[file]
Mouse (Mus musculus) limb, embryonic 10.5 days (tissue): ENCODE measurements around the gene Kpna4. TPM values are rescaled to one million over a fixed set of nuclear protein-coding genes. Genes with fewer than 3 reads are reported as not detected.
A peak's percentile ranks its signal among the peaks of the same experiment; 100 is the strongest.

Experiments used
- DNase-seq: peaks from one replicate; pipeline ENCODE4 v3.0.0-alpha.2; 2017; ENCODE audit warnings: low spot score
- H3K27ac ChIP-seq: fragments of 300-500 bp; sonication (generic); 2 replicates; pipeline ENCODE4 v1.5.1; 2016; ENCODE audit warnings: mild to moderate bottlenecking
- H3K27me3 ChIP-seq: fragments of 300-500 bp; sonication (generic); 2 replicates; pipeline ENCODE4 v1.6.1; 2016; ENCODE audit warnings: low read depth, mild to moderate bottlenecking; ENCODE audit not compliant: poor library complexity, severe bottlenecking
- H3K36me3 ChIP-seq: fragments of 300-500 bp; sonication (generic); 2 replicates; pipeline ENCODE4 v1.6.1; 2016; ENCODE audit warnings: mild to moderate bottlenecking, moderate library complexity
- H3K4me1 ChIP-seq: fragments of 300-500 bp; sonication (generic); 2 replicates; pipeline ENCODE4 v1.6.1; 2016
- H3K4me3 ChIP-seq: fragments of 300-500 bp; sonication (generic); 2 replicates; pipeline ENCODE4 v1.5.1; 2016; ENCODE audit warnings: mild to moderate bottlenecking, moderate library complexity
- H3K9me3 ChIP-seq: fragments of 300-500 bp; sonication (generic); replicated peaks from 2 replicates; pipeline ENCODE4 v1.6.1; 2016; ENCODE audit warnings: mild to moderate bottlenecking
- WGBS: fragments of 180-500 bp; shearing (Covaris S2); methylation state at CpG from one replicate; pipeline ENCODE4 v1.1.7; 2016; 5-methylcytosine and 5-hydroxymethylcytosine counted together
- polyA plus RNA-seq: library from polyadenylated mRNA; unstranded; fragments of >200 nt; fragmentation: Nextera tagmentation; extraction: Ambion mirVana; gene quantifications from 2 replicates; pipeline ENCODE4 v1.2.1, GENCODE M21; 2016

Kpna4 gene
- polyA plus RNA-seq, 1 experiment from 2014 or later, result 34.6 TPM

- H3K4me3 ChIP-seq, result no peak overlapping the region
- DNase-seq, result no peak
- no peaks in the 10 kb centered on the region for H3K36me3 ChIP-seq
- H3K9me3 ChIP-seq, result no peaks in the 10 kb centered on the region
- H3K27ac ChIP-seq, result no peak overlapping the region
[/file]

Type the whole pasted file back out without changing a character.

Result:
Mouse (Mus musculus) limb, embryonic 10.5 days (tissue): ENCODE measurements around the gene Kpna4. TPM values are rescaled to one million over a fixed set of nuclear protein-coding genes. Genes with fewer than 3 reads are reported as not detected.
A peak's percentile ranks its signal among the peaks of the same experiment; 100 is the strongest.

Experiments used
- DNase-seq: peaks from one replicate; pipeline ENCODE4 v3.0.0-alpha.2; 2017; ENCODE audit warnings: low spot score
- H3K27ac ChIP-seq: fragments of 300-500 bp; sonication (generic); 2 replicates; pipeline ENCODE4 v1.5.1; 2016; ENCODE audit warnings: mild to moderate bottlenecking
- H3K27me3 ChIP-seq: fragments of 300-500 bp; sonication (generic); 2 replicates; pipeline ENCODE4 v1.6.1; 2016; ENCODE audit warnings: low read depth, mild to moderate bottlenecking; ENCODE audit not compliant: poor library complexity, severe bottlenecking
- H3K36me3 ChIP-seq: fragments of 300-500 bp; sonication (generic); 2 replicates; pipeline ENCODE4 v1.6.1; 2016; ENCODE audit warnings: mild to moderate bottlenecking, moderate library complexity
- H3K4me1 ChIP-seq: fragments of 300-500 bp; sonication (generic); 2 replicates; pipeline ENCODE4 v1.6.1; 2016
- H3K4me3 ChIP-seq: fragments of 300-500 bp; sonication (generic); 2 replicates; pipeline ENCODE4 v1.5.1; 2016; ENCODE audit warnings: mild to moderate bottlenecking, moderate library complexity
- H3K9me3 ChIP-seq: fragments of 300-500 bp; sonication (generic); replicated peaks from 2 replicates; pipeline ENCODE4 v1.6.1; 2016; ENCODE audit warnings: mild to moderate bottlenecking
- WGBS: fragments of 180-500 bp; shearing (Covaris S2); methylation state at CpG from one replicate; pipeline ENCODE4 v1.1.7; 2016; 5-methylcytosine and 5-hydroxymethylcytosine counted together
- polyA plus RNA-seq: library from polyadenylated mRNA; unstranded; fragments of >200 nt; fragmentation: Nextera tagmentation; extraction: Ambion mirVana; gene quantifications from 2 replicates; pipeline ENCODE4 v1.2.1, GENCODE M21; 2016

Kpna4 gene
- polyA plus RNA-seq, 1 experiment from 2014 or later, result 34.6 TPM

- H3K4me3 ChIP-seq, result no peak overlapping the region
- DNase-seq, result no peak
- no peaks in the 10 kb centered on the region for H3K36me3 ChIP-seq
- H3K9me3 ChIP-seq, result no peaks in the 10 kb centered on the region
- H3K27ac ChIP-seq, result no peak overlapping the region